The stock-price dip may also have resulted, in part, from Live Nation’s S&P Global credit rating downgrade. Today, Standard and Poor’s Global reduced the company’s credit rating from “BB-” (which was assigned in March) to “B+.”

S&P Global’s website notes the following of companies with “B” credit ratings: “Adverse business, financial, or economic conditions will likely impair the obligor’s capacity or willingness to meet its financial commitments on the obligation.”

Late last month, Digital Music News was first to report that the Kingdom of Saudi Arabia had invested $500 million in Live Nation’s common stock, thereby assuming a 5.7 percent ownership of the company.

Live Nation’s per-share price dipped as low as $21.70 during the domestic onset of the novel coronavirus pandemic, but has bounced back considerably in the interim. Exactly one month ago, we reported that Live Nation had secured a separate, $120 million emergency loan.

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Is Saudi Arabia About to Acquire Warner Music Group?

A shot of Jeddah, Saudi Arabia. (photo: Tahir mq)

Late last month, Digital Music News was first to report that the Kingdom of Saudi Arabia had bought a $500 million stake in Live Nation – covering some 5.7 percent of its common stock. Now, as the Middle Eastern nation eyes additional entertainment industry investments, rumors are circulating that it’s made an offer to purchase Warner Music Group (WMG).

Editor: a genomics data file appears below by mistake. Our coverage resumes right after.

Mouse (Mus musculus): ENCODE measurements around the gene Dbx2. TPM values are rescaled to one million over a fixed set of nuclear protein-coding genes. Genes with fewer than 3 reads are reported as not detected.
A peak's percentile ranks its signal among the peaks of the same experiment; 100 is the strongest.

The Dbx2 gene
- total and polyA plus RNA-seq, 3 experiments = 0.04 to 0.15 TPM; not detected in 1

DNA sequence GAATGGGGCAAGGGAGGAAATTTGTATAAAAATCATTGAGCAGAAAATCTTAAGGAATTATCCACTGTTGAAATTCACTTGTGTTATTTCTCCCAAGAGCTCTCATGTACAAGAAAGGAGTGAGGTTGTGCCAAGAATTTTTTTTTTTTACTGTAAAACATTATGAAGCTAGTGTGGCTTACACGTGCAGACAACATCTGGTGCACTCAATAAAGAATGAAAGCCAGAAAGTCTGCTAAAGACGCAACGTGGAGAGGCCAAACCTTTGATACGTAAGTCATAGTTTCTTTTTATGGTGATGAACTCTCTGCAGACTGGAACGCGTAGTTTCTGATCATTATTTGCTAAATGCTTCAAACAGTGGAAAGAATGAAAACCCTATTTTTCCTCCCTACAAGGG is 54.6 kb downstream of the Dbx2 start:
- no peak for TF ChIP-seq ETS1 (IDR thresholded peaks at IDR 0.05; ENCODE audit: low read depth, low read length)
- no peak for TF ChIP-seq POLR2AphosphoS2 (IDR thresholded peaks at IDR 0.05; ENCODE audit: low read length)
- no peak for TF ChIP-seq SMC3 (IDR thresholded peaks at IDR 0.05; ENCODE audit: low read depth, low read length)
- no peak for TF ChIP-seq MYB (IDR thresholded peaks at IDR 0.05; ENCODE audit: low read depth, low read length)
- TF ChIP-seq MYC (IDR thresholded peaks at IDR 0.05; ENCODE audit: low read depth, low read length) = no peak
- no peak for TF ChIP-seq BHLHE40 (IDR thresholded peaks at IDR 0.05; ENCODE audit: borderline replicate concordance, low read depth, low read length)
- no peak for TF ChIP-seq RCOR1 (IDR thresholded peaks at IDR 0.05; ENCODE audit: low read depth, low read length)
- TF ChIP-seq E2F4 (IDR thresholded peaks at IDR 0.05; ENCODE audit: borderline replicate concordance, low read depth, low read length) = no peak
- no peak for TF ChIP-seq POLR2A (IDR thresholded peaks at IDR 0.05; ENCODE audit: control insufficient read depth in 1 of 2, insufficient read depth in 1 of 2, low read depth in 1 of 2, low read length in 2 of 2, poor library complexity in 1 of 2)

Only time will tell whether the speculation proves true – various media outlets have cited individuals with knowledge of the matter while failing to provide much in the way of concrete details – but there’s no doubting Saudi Arabia’s intention to bolster its entertainment sector and tourism industry.

Saudi Arabia Crown Prince Mohammed bin Salman has curtailed some previous limitations on rights in his country. He’s also welcomed female (and male) artists to hold concerts and recently secured a far-reaching contract with the WWE. These steps represent just a portion of the Vision 2030 project, which aims to diversify and expand Saudi Arabia’s economy during the next decade.

Of course, Saudi Arabia’s broader human rights record is routinely called into question — and for good reason. But few batted an eyelash when Saudi Arabia plunked down $500 million for a piece of Live Nation. Perhaps COVID-19 desperation offers the perfect moment for some low-cost, scrutiny-free acquisitions.

Earlier today, Nasdaq approved Warner Music’s stock market listing request; the company’s shares will be bought and sold under the “WMG” symbol. Evidently, the Big Three record label’s parent company, Access Industries, as well as CEO Stephen Cooper, are unconcerned with the effect of the market downturn on WMG’s stock price.